University of East Anglia have developed a software that can capture and restore destroyed buildings from old maps.The first step in virtualizing a building is tracing it. That's a tough and time-consuming activity. It can be creative but it can also produce inaccuracies. Now scientists at the
Professor Stephen Laycock and his team have created a tool that will automatically extract dimensions and relationships from colored maps. Users can extract black and white maps by directing a cursor within the building's mapped edges.
Laycock, who is a specialist in "the application of new graphics techniques to Cultural Heritage" works with East Anglia's Computer Graphics Group on projects that use data visualization to increase awareness and add perspective to historical and archaeological investigations.
New Scientist, this software can help not just visualize what's extant in a changed context but "make it easier to create digital reconstructions of long-lost cities." Neglect, change in economic lifelines like trade routes and natural disasters have all contributed, and continue to contribute, to the death of once-important cities. Being able to visualize how cities worked over the ages could help us understand how our own work, or fail to work, today.As Jacob Aron points out, in
Laycock's software increases the efficiency of extracting information from maps by at least 100 percent on black and white maps and makes the process as much as 100 times faster on colored maps or colored elements of maps, where the software's automatic function engages.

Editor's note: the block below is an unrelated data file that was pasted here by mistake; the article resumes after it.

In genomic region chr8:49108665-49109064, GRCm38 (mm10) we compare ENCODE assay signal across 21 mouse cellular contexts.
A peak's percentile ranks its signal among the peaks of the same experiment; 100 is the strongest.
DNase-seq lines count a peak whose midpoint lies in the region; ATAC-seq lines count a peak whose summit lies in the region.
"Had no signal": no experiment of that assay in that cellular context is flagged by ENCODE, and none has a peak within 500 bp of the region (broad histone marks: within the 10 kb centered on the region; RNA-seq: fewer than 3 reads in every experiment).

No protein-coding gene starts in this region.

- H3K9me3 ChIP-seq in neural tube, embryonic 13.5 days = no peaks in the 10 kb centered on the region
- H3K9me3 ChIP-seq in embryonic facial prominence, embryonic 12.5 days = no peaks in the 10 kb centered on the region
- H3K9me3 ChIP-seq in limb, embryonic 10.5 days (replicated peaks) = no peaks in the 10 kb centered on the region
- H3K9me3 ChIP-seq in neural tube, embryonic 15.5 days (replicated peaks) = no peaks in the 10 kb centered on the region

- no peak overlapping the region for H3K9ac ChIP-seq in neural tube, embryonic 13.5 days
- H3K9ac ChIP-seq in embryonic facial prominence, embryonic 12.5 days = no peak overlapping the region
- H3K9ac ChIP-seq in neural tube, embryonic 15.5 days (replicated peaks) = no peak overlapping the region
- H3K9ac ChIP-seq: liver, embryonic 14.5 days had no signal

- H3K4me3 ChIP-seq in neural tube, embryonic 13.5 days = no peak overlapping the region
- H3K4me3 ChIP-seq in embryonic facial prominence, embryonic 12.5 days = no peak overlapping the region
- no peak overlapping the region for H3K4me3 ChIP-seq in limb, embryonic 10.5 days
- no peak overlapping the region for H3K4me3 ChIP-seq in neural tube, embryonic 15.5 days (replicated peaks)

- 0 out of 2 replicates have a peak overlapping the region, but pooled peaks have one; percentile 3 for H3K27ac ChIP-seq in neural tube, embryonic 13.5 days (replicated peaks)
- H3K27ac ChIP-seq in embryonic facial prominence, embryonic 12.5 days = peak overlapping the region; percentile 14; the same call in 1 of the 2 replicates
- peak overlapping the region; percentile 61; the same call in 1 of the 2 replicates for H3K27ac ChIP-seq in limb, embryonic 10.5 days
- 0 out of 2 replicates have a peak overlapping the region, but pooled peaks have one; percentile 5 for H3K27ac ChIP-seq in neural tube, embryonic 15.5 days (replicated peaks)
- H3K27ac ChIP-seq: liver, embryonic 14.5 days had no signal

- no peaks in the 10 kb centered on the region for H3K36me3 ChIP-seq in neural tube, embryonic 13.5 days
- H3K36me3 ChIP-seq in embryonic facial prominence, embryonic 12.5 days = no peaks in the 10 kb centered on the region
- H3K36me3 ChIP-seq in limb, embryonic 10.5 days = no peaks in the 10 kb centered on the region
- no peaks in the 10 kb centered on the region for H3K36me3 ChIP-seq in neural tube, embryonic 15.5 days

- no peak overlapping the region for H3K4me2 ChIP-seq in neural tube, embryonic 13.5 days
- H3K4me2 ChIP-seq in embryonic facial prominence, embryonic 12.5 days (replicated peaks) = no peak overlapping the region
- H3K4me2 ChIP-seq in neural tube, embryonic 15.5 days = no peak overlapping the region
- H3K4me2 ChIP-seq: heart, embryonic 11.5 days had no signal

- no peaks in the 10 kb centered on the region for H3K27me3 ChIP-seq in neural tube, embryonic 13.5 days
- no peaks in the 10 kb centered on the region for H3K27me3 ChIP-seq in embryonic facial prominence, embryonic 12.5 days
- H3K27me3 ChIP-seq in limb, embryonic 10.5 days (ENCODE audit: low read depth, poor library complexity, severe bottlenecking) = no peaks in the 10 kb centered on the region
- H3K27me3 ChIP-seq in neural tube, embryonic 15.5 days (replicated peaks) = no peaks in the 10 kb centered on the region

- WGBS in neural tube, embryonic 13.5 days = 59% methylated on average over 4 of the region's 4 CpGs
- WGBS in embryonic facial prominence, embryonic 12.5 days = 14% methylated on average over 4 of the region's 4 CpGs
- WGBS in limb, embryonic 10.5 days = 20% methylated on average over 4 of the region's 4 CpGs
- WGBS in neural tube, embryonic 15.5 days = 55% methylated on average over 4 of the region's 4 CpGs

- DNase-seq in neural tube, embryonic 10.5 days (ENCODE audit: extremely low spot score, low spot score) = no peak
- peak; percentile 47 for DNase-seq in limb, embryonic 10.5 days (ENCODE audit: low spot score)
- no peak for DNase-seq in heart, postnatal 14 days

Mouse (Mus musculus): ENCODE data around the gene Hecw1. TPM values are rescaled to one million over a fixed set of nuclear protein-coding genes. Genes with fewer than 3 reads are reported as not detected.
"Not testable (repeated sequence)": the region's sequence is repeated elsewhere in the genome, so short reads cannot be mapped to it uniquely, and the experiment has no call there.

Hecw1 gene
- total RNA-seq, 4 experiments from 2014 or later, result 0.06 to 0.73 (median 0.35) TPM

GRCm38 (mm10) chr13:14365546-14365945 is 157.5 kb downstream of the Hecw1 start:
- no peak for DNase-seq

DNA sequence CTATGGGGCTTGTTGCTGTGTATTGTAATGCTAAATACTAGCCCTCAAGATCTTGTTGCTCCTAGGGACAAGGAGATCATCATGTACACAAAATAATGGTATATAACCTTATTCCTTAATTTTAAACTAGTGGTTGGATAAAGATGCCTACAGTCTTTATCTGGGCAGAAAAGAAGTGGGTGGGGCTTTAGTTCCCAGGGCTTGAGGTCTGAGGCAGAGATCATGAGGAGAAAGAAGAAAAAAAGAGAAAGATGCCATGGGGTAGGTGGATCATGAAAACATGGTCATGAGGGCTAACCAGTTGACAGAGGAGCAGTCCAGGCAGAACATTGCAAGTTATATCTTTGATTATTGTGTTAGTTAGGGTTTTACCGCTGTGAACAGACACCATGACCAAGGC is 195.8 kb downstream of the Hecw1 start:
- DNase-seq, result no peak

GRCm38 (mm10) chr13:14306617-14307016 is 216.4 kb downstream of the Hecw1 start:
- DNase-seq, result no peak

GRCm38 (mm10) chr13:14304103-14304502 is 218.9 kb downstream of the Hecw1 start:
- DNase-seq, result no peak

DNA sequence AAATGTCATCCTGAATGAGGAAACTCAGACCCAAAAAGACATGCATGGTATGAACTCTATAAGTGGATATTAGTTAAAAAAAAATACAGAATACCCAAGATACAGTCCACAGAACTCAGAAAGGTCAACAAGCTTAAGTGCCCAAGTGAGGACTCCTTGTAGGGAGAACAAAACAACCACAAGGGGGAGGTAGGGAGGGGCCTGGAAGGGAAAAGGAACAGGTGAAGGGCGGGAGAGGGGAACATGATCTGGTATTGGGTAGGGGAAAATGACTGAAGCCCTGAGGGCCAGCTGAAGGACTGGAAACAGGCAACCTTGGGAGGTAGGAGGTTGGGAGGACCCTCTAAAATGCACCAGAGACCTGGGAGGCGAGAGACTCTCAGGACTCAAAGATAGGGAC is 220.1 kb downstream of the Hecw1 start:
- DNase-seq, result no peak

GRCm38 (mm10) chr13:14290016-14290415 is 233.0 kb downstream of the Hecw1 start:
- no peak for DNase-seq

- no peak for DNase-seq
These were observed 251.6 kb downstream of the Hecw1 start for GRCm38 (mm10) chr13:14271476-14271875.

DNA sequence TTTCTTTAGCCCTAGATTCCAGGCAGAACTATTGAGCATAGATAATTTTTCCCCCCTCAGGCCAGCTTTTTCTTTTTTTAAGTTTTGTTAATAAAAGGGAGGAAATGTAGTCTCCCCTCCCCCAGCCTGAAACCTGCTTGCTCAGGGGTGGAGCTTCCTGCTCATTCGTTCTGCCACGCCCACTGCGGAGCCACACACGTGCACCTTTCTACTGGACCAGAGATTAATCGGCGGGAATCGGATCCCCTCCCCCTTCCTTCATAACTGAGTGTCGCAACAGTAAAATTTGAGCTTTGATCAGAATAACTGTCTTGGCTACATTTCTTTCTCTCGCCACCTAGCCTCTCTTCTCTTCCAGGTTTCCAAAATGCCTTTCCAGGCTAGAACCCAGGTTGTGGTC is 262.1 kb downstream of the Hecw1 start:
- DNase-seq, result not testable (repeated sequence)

From the abstract of Laycock's paper on the creation of the software:*
"Archive cartography and archaeologist's sketches are invaluable resources when analysing a historic town or city. A virtual reconstruction of a city provides the user with the ability to navigate and explore an environment which no longer exists to obtain better insight into its design and purpose. However, the process of reconstructing the city from maps depicting features such as building footprints and roads can be labour intensive...Archive maps often exhibit problems in the form of inaccuracies and inconsistencies in scale which can lead to incorrect reconstructions. By aligning archive maps to accurate modern vector data one may reduce these problems."
The applications of this software are legion. Creating 3D virtualizations of cities that are changed beyond understanding or even destroyed altogether could help in educational endeavors, museum materials, historical work, public policy, even gaming. And it can be shared online, meaning a further democratization of the past.
Also, as I feel compelled to point out yet again: it's awfully cool.
*Yes, abstract. Do you have any idea how much academic publications cost, despite the advances of the Open Access movement? Plenty, that's how much.